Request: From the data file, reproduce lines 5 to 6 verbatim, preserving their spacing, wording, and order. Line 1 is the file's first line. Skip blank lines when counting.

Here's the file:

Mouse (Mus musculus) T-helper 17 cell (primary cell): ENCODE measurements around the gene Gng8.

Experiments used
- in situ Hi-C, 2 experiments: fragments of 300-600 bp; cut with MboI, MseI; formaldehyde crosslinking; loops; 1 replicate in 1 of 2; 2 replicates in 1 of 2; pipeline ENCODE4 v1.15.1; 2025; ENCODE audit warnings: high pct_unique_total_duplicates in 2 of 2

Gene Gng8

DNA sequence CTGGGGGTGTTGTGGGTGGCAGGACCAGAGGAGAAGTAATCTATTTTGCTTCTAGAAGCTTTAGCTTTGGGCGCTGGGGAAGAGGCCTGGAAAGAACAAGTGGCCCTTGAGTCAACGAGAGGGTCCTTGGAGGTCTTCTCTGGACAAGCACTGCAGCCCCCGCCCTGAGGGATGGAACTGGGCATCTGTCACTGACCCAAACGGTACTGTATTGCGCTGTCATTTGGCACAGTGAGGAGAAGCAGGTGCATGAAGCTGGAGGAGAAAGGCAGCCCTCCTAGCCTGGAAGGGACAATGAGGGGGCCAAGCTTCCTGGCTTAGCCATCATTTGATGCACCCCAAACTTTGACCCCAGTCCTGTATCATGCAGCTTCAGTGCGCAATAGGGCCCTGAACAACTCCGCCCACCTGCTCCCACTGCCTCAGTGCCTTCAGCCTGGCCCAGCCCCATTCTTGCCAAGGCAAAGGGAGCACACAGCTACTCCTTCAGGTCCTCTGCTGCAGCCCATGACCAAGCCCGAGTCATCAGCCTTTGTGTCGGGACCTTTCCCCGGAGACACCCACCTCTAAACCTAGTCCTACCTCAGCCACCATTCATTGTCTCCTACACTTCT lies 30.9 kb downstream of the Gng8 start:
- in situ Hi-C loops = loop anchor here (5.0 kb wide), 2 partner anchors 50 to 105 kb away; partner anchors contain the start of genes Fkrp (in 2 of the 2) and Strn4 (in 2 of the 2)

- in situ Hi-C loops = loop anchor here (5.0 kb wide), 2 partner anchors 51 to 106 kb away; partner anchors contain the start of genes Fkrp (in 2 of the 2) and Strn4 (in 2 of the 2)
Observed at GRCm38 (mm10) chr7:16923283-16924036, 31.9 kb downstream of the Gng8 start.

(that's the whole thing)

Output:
DNA sequence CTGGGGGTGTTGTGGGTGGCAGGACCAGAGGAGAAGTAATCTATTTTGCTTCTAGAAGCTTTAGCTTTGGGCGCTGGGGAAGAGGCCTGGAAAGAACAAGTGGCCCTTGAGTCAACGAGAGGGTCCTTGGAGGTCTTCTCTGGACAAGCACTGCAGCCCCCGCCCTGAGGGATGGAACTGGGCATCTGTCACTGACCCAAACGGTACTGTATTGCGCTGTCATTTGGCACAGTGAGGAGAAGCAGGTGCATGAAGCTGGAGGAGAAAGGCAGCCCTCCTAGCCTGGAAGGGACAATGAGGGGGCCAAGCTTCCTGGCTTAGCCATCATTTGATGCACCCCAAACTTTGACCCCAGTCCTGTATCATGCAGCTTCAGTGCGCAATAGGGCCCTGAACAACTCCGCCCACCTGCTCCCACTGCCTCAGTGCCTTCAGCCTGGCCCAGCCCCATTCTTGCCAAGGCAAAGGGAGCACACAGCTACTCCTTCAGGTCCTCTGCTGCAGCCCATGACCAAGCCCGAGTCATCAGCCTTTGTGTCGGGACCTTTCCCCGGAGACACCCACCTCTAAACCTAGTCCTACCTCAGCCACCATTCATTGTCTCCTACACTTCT lies 30.9 kb downstream of the Gng8 start:
- in situ Hi-C loops = loop anchor here (5.0 kb wide), 2 partner anchors 50 to 105 kb away; partner anchors contain the start of genes Fkrp (in 2 of the 2) and Strn4 (in 2 of the 2)